If you already have your first property, then congratulations! You are past the hardest bit of being a property investor – getting the first property! 

There is no point in trying to sugarcoat it! Buying your first property is the hardest part of property investing. 

But once you have one, you can just wait for its value to rise and then use the bank’s money to buy the next, and the next, and the next. But there is no avoiding it – you simply have to find the cash to get into that first property.  Either borrow it from a family member, or simply save up.

Fortunately, some banks will give you a loan of up to 95% to buy your first property, so all you need to raise is a 5% deposit and the money for stamp duty and other costs. So to buy a modest $400,000 property, you will need a $20,000 deposit plus, depending on the stamp duty for the applicable state, about another $15,000 again. So a total of $35,000.

If you don’t have that much, there is another way. You can ask your parents or another friend or relative to lend you the money. 

If they have the cash, you could offer to pay it back in 5 years’ time under the assumption that at that time you would refinance your home to extract the money you owe them. The risk here of course is that you must be confident you are buying in an area where prices are growing. Otherwise, you could end up in a situation where you cannot pay them back. But we will talk about how to pick where to buy later, so you shouldn’t have to worry about that.

If you are younger and just starting out, another option may be to ask your parents to raise a small loan against their own property for the amount you require. You can then make the repayments on that loan for them in addition to the loan repayments on the loan for your new property.

In either case, most banks will still want to see some evidence of some of your own genuine savings being contributed to the purchase. Of course, you can also make use of the First Home Owners Grant (FHOG) too if you are eligible. Just keep in mind that you must live in any property that you use the FHOG for, and for a minimum of 6 or 12 months depending on the state or territory you live in.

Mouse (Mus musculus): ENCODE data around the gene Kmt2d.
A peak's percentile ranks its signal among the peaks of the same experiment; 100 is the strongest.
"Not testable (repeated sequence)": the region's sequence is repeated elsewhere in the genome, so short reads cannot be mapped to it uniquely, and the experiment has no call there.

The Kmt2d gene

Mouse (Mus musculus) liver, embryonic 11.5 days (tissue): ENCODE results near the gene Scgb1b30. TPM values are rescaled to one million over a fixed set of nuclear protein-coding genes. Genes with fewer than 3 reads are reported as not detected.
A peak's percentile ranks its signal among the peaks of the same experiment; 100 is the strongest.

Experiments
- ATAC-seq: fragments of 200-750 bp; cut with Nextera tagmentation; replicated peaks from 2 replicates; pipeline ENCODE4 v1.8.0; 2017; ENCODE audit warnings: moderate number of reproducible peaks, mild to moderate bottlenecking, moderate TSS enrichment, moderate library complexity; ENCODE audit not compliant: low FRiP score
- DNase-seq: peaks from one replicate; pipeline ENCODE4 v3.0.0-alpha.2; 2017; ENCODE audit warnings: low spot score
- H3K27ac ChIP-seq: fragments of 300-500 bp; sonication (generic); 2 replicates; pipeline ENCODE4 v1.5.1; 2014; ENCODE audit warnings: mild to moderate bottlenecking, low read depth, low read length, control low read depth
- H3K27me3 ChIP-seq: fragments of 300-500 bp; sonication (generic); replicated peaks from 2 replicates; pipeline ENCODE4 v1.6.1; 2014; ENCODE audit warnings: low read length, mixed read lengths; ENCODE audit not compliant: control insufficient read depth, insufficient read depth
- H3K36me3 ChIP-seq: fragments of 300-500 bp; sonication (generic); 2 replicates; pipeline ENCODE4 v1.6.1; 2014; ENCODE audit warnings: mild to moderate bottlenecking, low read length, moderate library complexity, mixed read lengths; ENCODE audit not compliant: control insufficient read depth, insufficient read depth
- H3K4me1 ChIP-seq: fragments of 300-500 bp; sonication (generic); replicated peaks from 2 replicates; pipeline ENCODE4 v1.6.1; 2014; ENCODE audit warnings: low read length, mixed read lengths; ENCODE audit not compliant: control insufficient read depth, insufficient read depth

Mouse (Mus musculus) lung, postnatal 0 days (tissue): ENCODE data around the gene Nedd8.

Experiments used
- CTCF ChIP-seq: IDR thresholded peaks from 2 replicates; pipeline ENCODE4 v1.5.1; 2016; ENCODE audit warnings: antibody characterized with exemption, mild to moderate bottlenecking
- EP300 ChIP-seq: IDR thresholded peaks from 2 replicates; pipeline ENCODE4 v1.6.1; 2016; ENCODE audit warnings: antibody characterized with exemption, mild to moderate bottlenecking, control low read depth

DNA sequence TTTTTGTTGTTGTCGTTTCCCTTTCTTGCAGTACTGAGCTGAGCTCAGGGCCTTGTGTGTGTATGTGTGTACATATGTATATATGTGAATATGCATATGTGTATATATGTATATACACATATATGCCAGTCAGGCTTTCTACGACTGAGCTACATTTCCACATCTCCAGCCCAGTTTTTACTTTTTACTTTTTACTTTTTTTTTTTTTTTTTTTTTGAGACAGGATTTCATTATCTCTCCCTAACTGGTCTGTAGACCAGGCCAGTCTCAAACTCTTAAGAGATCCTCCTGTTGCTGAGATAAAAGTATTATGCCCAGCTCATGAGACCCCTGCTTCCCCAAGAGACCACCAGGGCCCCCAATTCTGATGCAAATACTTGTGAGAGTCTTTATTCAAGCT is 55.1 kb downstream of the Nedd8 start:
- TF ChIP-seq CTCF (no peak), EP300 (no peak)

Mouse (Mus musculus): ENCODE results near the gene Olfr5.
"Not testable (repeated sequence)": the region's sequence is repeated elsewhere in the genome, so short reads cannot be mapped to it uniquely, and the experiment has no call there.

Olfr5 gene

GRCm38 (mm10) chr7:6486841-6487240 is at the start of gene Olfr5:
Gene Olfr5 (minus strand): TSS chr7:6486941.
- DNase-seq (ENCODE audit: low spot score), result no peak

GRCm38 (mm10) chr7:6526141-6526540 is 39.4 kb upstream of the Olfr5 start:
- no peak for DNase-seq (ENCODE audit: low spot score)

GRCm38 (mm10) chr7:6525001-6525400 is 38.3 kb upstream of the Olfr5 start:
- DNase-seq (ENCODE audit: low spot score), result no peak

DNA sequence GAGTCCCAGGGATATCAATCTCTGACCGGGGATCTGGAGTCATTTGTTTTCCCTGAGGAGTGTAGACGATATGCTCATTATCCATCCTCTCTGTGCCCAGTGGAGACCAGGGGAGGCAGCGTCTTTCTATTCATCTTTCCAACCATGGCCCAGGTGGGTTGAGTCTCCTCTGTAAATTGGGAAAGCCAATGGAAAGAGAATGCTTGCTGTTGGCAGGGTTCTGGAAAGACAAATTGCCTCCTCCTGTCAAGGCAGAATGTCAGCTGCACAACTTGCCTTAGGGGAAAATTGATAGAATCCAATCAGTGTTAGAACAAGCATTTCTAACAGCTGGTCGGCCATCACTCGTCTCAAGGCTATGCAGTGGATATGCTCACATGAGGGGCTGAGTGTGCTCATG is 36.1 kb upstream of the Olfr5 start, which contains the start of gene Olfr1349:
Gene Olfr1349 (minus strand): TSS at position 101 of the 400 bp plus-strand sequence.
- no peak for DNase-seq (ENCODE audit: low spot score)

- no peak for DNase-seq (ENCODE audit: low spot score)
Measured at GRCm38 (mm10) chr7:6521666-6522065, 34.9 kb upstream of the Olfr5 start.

Also, don’t rule out the option of continuing to rent and buying an investment property as your first property. Many people wait years for the opportunity to use their FHOG but miss out on far more than the value of the grant in the capital growth they could have made if they just purchased an investment property in a high-growth area as soon as they could. 

Additionally, it is critical that each property you purchase grows in value in the short term if you wish to leverage off the back of it into your next property. If your first property is purchased for emotional reasons
like ‘it’s close to family’, and not investment reasons, you are putting yourself at a big disadvantage. Often it is better to rent where you want to live and invest only where it is booming!

Join me tomorrow when we look at should you rent or buy your own Home?

~Damien Patterson

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Legal Disclaimer: This information ('the information') is presented for illustrative and educational purposes only. It is not presented nor should it be treated as real estate advice, legal advice, investment advice, or tax advice. All investments involve risk and potential loss of money. If you require advice in any of these fields you should contact a suitably qualified professional to assist and advise you. Your personal individual financial circumstances must be taken into account before you make any investment decision. We urge you to do this in conjunction with a suitably qualified professional. Daimien Patterson, IntegrityX Enterprises Pty Ltd, and their associated trading names, companies, researchers, authorised distributors and licensees, employees and speakers do not guarantee your past, present or future investment results whether based on this information or otherwise. Daimien Patterson, IntegrityX Enterprises Pty Ltd and their associated trading names, companies, researchers, authorised distributors and licensees, employees and speakers disclaim all liability for your purchase decisions. You should do your own independent due diligence and seek the advice of qualified advisors before making any investment decision.